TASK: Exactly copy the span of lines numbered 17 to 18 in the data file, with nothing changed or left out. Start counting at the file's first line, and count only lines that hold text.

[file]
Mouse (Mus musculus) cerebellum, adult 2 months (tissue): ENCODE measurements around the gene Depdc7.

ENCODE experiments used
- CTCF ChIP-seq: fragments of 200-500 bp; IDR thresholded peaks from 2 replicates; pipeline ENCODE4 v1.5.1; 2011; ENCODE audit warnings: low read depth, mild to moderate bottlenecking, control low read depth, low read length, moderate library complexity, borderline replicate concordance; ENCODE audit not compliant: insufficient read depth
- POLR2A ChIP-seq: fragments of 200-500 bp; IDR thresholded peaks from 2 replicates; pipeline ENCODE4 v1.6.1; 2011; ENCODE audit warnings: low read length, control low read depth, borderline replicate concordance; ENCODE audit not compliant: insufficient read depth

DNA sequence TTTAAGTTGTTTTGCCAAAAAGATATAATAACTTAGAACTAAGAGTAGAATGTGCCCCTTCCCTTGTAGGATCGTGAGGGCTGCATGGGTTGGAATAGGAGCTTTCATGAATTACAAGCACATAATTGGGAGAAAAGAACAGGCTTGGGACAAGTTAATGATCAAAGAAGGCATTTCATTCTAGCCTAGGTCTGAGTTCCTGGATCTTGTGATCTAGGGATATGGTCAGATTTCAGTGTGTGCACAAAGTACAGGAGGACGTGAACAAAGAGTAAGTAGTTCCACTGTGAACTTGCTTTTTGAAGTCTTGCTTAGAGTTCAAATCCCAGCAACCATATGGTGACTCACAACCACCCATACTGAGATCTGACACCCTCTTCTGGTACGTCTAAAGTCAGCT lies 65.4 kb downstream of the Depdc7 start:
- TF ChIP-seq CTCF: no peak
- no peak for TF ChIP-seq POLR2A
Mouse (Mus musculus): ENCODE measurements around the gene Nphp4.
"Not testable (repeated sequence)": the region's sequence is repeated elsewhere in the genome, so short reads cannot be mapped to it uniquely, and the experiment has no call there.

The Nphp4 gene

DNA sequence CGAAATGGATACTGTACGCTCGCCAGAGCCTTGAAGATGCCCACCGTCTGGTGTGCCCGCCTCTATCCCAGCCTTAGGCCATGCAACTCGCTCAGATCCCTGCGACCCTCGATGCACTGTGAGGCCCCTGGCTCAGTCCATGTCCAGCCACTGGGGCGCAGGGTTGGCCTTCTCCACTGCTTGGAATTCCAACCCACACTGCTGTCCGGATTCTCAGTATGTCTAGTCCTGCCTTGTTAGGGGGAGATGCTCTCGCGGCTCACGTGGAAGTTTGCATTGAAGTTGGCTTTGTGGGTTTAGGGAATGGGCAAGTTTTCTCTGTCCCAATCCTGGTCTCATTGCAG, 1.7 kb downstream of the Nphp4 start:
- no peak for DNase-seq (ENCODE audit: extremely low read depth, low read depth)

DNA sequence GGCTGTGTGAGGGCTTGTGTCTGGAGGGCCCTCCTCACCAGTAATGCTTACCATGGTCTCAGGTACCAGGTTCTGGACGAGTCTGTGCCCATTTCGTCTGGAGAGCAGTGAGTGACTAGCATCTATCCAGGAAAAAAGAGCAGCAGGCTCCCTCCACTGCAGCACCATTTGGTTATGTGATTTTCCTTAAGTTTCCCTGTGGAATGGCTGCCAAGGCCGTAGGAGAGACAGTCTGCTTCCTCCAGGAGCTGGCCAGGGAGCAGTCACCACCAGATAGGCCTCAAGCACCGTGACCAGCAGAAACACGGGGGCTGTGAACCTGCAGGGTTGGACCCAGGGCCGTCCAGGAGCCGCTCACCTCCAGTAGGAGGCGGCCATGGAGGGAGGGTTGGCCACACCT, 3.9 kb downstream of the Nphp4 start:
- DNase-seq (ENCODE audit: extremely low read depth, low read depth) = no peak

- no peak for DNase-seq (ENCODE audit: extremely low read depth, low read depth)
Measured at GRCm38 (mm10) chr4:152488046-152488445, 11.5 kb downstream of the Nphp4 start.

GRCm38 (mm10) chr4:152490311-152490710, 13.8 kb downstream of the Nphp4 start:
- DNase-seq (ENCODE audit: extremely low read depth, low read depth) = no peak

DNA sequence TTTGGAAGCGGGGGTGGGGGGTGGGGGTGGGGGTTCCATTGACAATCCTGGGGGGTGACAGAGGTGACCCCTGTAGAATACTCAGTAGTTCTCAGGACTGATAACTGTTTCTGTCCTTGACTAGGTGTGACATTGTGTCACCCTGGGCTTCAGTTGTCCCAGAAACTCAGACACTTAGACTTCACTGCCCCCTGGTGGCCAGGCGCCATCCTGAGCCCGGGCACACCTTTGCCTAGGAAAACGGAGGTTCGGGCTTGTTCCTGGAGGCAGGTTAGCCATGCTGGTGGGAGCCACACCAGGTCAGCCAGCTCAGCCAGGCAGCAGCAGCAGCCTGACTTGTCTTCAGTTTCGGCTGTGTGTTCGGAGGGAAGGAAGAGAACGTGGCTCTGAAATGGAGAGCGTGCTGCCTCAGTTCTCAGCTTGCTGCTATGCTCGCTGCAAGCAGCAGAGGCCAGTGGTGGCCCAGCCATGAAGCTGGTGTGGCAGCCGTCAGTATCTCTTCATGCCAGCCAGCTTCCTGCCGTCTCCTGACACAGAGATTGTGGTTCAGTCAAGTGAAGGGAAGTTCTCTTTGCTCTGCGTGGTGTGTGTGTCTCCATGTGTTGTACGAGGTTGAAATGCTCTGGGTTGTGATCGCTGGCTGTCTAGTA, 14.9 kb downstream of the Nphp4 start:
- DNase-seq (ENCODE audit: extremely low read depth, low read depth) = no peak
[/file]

GRCm38 (mm10) chr4:152490311-152490710, 13.8 kb downstream of the Nphp4 start:
- DNase-seq (ENCODE audit: extremely low read depth, low read depth) = no peak